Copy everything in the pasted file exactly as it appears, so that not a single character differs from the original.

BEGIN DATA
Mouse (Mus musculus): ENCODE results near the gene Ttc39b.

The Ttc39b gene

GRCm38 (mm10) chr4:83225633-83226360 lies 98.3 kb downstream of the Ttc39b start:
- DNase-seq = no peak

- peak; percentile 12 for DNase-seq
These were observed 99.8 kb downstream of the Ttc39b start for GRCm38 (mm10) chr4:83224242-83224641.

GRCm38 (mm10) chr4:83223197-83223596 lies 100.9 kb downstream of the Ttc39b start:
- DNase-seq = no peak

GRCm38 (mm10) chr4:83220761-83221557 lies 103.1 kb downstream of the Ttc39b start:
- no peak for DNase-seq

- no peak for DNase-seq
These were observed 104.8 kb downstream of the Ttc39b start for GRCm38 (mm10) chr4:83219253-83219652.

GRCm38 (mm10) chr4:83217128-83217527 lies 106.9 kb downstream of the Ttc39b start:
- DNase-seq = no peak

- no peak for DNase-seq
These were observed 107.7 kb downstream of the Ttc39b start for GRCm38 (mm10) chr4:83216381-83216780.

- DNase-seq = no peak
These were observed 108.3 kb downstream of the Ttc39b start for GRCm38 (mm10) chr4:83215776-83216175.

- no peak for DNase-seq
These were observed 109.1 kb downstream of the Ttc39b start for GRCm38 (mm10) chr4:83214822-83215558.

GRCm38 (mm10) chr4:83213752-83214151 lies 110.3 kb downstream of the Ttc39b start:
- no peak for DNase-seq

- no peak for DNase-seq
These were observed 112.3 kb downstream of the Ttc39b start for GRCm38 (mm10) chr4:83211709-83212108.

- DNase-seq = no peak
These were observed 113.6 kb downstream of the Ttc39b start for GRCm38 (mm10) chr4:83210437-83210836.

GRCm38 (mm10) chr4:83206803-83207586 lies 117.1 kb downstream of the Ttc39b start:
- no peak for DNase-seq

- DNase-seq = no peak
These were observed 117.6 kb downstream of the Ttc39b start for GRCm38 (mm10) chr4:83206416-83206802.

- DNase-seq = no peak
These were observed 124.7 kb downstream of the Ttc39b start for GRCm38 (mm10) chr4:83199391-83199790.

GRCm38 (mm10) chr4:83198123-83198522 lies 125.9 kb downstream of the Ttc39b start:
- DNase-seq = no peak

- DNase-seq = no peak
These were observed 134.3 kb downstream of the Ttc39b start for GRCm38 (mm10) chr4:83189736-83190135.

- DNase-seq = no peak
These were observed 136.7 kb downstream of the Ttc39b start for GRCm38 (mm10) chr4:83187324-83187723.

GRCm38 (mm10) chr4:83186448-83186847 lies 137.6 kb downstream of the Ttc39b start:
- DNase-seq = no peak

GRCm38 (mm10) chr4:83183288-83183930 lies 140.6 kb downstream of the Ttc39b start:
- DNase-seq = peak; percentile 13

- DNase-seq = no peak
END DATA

Mouse (Mus musculus): ENCODE results near the gene Ttc39b.

The Ttc39b gene

GRCm38 (mm10) chr4:83225633-83226360 lies 98.3 kb downstream of the Ttc39b start:
- DNase-seq = no peak

- peak; percentile 12 for DNase-seq
These were observed 99.8 kb downstream of the Ttc39b start for GRCm38 (mm10) chr4:83224242-83224641.

GRCm38 (mm10) chr4:83223197-83223596 lies 100.9 kb downstream of the Ttc39b start:
- DNase-seq = no peak

GRCm38 (mm10) chr4:83220761-83221557 lies 103.1 kb downstream of the Ttc39b start:
- no peak for DNase-seq

- no peak for DNase-seq
These were observed 104.8 kb downstream of the Ttc39b start for GRCm38 (mm10) chr4:83219253-83219652.

GRCm38 (mm10) chr4:83217128-83217527 lies 106.9 kb downstream of the Ttc39b start:
- DNase-seq = no peak

- no peak for DNase-seq
These were observed 107.7 kb downstream of the Ttc39b start for GRCm38 (mm10) chr4:83216381-83216780.

- DNase-seq = no peak
These were observed 108.3 kb downstream of the Ttc39b start for GRCm38 (mm10) chr4:83215776-83216175.

- no peak for DNase-seq
These were observed 109.1 kb downstream of the Ttc39b start for GRCm38 (mm10) chr4:83214822-83215558.

GRCm38 (mm10) chr4:83213752-83214151 lies 110.3 kb downstream of the Ttc39b start:
- no peak for DNase-seq

- no peak for DNase-seq
These were observed 112.3 kb downstream of the Ttc39b start for GRCm38 (mm10) chr4:83211709-83212108.

- DNase-seq = no peak
These were observed 113.6 kb downstream of the Ttc39b start for GRCm38 (mm10) chr4:83210437-83210836.

GRCm38 (mm10) chr4:83206803-83207586 lies 117.1 kb downstream of the Ttc39b start:
- no peak for DNase-seq

- DNase-seq = no peak
These were observed 117.6 kb downstream of the Ttc39b start for GRCm38 (mm10) chr4:83206416-83206802.

- DNase-seq = no peak
These were observed 124.7 kb downstream of the Ttc39b start for GRCm38 (mm10) chr4:83199391-83199790.

GRCm38 (mm10) chr4:83198123-83198522 lies 125.9 kb downstream of the Ttc39b start:
- DNase-seq = no peak

- DNase-seq = no peak
These were observed 134.3 kb downstream of the Ttc39b start for GRCm38 (mm10) chr4:83189736-83190135.

- DNase-seq = no peak
These were observed 136.7 kb downstream of the Ttc39b start for GRCm38 (mm10) chr4:83187324-83187723.

GRCm38 (mm10) chr4:83186448-83186847 lies 137.6 kb downstream of the Ttc39b start:
- DNase-seq = no peak

GRCm38 (mm10) chr4:83183288-83183930 lies 140.6 kb downstream of the Ttc39b start:
- DNase-seq = peak; percentile 13

- DNase-seq = no peak